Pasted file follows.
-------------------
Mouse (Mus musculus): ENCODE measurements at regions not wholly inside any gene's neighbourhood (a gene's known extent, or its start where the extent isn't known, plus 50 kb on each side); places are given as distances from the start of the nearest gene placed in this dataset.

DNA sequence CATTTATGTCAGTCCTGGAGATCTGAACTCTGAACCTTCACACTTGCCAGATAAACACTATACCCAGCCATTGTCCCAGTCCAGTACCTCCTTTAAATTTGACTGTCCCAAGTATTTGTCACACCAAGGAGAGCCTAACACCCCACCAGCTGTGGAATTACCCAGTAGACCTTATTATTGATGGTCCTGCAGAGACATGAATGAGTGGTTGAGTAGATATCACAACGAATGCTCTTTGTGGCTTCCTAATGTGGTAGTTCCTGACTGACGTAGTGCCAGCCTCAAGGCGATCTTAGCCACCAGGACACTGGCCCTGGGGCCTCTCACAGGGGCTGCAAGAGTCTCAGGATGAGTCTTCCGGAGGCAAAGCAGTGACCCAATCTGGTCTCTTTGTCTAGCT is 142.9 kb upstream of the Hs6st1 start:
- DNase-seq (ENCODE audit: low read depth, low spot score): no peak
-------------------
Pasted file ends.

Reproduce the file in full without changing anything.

Mouse (Mus musculus): ENCODE measurements at regions not wholly inside any gene's neighbourhood (a gene's known extent, or its start where the extent isn't known, plus 50 kb on each side); places are given as distances from the start of the nearest gene placed in this dataset.

DNA sequence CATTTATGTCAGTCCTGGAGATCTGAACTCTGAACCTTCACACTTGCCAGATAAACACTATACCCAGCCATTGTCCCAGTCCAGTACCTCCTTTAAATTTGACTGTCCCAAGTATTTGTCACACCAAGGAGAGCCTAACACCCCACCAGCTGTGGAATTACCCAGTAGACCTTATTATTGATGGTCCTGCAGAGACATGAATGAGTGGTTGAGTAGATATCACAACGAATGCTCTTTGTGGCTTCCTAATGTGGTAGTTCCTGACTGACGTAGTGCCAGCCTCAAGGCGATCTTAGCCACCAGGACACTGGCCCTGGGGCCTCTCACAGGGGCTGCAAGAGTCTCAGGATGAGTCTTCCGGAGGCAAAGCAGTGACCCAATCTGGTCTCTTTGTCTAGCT is 142.9 kb upstream of the Hs6st1 start:
- DNase-seq (ENCODE audit: low read depth, low spot score): no peak